Learn everything about baby sleep regressions, how they influence your baby's sleep and how to handle them

"This is MADNESS!"

Nope, mom, this is a sleep regression!

Ahh, you had it all. The naps, a few night wakes but still manageable, sleeping in the crib. But then, countless sleepless nights, cat naps, trouble settling to sleep. It feels as if your little one keeps throwing at you one sleep problem after another.

Unintentionally, of course!

If your child's sleep pattern has suddenly changed and seems disrupted, let me try to provide some comfort by telling you that you are not alone and every baby experiences this.

Your little one is probably going through a phase called baby sleep regression. If you haven't heard and learned about sleep regressions until now, it is definitely time!

gentle baby sleep program LEARN MORE >>

What are sleep regressions?

A sleep regression is a period of time in which your baby suddenly changes its sleep behavior. They might wake more often at night, refuse to go to sleep, or may be hard to settle. Sometimes they become fussier than usual and may even experience changes in appetite.

A sleep regression usually lasts 2 to 4 weeks and occurs multiple times during the first two years of your child's life.

A sleep regression sets a big developmental milestone. It marks changes in your baby's cognitive development and is, in fact, a progression of their physical and mental abilities. That's why some prefer to call them sleep progressions instead of sleep regressions.

Some of these changes are permanent, meaning that the changes your little one is experiencing are meant to stay. Others are phases and will eventually subside.

There are 4 major sleep regressions. Each of them is unique, has different causes, and affects sleep in different ways.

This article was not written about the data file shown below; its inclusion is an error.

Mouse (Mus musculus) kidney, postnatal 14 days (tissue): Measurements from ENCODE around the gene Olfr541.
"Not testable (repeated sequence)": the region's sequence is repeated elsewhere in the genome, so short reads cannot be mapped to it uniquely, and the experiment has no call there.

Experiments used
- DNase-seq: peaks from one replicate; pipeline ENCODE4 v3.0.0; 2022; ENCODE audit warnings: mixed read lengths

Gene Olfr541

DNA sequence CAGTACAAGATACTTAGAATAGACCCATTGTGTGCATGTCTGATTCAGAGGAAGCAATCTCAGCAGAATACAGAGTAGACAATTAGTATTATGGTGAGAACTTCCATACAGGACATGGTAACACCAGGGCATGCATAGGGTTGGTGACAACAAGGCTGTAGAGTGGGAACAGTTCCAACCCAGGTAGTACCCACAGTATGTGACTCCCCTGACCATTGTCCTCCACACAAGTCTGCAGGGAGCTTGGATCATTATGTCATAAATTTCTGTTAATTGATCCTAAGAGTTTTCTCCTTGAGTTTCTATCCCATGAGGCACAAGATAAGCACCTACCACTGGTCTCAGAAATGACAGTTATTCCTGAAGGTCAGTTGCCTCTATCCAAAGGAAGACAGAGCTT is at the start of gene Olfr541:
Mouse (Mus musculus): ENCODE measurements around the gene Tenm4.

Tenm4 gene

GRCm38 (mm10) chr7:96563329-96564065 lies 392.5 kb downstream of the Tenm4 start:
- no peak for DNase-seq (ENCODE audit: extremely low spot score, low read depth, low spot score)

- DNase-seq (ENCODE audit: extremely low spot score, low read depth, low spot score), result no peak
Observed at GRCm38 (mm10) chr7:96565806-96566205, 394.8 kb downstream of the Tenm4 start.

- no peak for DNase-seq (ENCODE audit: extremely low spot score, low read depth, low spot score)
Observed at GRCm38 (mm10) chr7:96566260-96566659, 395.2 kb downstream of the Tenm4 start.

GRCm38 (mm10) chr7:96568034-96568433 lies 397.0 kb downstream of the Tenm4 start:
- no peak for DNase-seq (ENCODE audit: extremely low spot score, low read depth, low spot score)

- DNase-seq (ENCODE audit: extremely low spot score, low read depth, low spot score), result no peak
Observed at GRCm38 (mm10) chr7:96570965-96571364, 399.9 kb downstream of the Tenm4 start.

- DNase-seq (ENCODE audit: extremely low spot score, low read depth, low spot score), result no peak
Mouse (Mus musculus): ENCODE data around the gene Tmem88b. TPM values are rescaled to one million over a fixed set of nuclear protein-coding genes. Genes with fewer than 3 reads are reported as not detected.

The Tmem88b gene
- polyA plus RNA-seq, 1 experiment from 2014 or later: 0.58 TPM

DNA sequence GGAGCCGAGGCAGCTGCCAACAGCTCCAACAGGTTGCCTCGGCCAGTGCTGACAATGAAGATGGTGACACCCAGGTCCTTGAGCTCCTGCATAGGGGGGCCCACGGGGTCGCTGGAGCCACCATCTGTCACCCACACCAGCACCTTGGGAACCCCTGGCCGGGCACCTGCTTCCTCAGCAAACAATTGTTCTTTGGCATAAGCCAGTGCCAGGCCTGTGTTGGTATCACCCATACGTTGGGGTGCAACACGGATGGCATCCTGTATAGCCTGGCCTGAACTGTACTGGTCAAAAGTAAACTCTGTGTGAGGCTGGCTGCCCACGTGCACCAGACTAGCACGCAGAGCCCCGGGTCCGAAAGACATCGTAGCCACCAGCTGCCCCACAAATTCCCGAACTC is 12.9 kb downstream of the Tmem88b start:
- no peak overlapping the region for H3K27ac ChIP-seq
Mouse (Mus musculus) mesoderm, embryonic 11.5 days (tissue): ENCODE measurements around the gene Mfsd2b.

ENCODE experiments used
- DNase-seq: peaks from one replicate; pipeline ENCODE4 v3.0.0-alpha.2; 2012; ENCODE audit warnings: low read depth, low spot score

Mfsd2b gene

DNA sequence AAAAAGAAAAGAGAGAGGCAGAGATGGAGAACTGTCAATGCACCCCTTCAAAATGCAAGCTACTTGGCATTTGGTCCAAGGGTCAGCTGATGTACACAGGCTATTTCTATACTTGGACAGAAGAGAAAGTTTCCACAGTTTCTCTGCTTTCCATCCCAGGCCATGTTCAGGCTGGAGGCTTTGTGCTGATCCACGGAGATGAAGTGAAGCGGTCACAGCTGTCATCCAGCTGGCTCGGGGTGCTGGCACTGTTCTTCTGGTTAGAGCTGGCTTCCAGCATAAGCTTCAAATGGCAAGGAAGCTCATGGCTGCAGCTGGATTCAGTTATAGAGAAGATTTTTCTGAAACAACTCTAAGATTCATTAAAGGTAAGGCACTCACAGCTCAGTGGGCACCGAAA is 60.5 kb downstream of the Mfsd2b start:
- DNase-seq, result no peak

Are sleep regressions really a thing?

Every baby goes through a regression but depending on baby's temperament and their sleep needs, it affects every baby to a different extent. Some parents don't notice any regressions happening at all. But, for others, sleep regressions are more than real.

For example, in my family, I never really noticed the 4-month sleep regression with either of my children, even though it is probably the most hyped sleep regression out there. However, the 8 and 12-month sleep regressions were a much bigger deal for us.

Now, your baby will always have some sleep disruptions, whether it's teething, separation anxiety, or big changes in life, such as a new sibling or starting daycare. Baby sleep is never linear. And while it helps us feel better to pinpoint behavior to something specific, the best thing you can do for yourself is not obsess about it. Sleep regressions and any sleep disturbances, for that matter, will pass. Read more down below on how you can handle your little one's changed sleep.

The 4-Month Sleep Regression

Typical behavior:

  • short naps
  • more frequent night wakings

At 4 months, your little one has officially ended their newborn stage. It is also when parents notice the first change in their sleep pattern and face their first real sleeping challenge. Their little one may have been a great napper and sleeper at night, going longer stretches of sleep when suddenly they only nap for 20 minutes and wake every 1-2 hours at night.

The reason for those short naps and multiple wakings is the change in your child's sleep cycle. They start to adopt the sleep cycle of an adult. They now switch between light and deep sleep more often, hence waking more often or having shorter naps.